Since she arrived on the art scene in the 1960s, British artist Anne Bean has been a pioneer in the realms of performance art and more. Her different means for expressing her work range from political to feminist issues. Can art, Bean asks herself, prevail to challenge the male mindset that has dominated our culture for centuries?
Having moved from Livingstone, Zambia to then studying in Cape Town, South Africa and finally relocating and finishing your studies in Reading, England, how did your moves affect your early work and inspiration? How did you visualize your art back then as a female artist and what were your themes?
I painted a lot as a young artist at high school, influenced by movements like Fauvism, The Blue Rider and Expressionism, as well by the colors and vibrancy of the local African dress materials, bead work and decorative wall painting. I was always frustrated that the outcomes of my work didn’t seem to fulfill the imaginative leaps taken during the painting process. Arriving in England in late 1960’s was thrilling for me as I became aware of the heady mix of art possibilities rapidly unfolding in the zeitgeist. Boundaries were transgressed between visuals, sound, writing, consciousness-raising, activism and alternative life-styles.
Having arrived from the toxicity of apartheid South Africa, I was wary of how labelling, definition and difference impacted a country and I wanted to be more present to my own being as an artist within an art community rather than defining myself as a female artist. In a way, in England, I felt like an explorer in a not-strange land. My interior landscape and the outside world seemed, at that point, to have a familiarity with one another. I wanted to be fully present to these possibilities and to dive into the edges of both the inner and outer pulses.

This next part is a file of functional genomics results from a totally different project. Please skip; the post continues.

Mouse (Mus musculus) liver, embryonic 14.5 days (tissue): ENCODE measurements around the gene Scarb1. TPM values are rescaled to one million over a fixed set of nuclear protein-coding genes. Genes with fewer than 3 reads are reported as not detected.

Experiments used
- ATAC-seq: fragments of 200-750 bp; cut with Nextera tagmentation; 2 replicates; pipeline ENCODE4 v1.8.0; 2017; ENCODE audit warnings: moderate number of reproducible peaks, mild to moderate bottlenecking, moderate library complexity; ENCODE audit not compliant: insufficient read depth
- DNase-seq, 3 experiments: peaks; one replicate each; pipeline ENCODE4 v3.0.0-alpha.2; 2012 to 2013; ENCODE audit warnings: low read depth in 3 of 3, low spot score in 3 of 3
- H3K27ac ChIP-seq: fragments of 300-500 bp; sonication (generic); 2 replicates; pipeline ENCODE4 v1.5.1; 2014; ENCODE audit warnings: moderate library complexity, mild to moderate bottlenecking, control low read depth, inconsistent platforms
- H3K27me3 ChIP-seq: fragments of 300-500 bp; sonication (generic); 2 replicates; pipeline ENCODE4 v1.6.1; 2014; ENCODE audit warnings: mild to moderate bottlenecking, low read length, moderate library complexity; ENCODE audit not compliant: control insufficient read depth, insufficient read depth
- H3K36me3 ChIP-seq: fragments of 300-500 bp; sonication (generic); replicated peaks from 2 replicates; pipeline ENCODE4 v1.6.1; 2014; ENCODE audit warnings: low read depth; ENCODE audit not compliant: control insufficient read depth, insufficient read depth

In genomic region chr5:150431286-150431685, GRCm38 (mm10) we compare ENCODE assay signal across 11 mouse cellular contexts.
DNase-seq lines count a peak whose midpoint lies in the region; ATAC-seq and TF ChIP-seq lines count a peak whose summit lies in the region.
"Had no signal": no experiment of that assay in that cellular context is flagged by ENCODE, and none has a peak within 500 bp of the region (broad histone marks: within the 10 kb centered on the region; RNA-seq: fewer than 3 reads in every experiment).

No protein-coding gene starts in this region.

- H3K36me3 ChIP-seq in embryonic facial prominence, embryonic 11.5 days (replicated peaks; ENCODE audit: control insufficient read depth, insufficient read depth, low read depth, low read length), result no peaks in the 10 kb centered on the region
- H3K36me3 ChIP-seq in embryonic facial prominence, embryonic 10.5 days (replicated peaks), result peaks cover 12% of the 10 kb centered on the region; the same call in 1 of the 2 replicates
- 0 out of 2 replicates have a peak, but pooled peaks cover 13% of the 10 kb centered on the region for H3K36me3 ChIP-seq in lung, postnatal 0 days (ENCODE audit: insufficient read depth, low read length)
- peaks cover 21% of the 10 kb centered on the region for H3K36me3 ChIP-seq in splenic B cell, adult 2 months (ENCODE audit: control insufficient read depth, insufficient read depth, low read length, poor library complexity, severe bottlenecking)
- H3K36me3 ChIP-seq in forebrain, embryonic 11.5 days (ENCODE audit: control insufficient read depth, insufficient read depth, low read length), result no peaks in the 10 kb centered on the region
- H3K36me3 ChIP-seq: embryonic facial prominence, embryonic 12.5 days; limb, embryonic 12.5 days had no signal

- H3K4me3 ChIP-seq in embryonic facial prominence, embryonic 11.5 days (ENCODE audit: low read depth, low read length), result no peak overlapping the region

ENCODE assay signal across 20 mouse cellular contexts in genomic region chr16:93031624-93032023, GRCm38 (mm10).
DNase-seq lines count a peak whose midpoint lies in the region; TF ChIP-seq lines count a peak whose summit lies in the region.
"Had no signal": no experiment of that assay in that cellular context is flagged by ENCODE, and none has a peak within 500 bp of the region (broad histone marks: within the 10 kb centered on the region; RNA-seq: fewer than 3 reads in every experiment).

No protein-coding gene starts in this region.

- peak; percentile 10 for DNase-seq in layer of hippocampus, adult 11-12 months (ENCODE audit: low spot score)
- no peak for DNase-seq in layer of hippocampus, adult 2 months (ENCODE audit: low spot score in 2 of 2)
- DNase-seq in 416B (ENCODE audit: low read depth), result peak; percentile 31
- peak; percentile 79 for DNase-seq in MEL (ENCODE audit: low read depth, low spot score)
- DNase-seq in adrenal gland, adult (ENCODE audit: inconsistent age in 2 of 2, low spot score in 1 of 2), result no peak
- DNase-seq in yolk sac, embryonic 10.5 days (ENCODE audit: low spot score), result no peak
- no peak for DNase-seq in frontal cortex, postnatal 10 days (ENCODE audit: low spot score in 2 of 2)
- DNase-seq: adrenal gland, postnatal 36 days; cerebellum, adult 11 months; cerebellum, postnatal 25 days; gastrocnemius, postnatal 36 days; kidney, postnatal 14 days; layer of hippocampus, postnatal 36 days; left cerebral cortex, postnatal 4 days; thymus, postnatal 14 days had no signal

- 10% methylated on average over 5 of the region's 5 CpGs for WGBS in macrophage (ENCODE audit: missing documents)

You are one of the pioneers in performance art, how important is performance art as a woman? Especially touching upon feminist ideas and issues in your work.
At Reading University Fine Art department, as part of what had normally been a traditional life-drawing class, in 1970, the artist and tutor Rita Donagh initiated a space for us, her students, to reflect on and question our relationship to the model and, by extension, to art history and all the inherent implications. She stimulated the awareness of the model as a human being in the space, a living being with a particular story and not just a fleshy form. We had a large studio and the model was assigned to us for three weeks. We were excited by the potential and openness of the situation. Initially, I was aware of our eyes, our pencils, connecting to the model’s body and thereby each other, as we contemplated her in this freed-up, lateral-thinking space. She told us she was a mother. She had given birth. Her breasts, her belly, her genitalia held narratives which emphasized the fact that we were drawing life, as opposed to life drawing.